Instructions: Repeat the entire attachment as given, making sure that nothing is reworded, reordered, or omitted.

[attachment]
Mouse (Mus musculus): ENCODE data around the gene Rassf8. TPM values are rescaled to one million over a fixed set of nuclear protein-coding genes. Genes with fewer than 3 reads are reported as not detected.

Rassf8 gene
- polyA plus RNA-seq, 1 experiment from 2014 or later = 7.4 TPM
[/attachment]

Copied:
Mouse (Mus musculus): ENCODE data around the gene Rassf8. TPM values are rescaled to one million over a fixed set of nuclear protein-coding genes. Genes with fewer than 3 reads are reported as not detected.

Rassf8 gene
- polyA plus RNA-seq, 1 experiment from 2014 or later = 7.4 TPM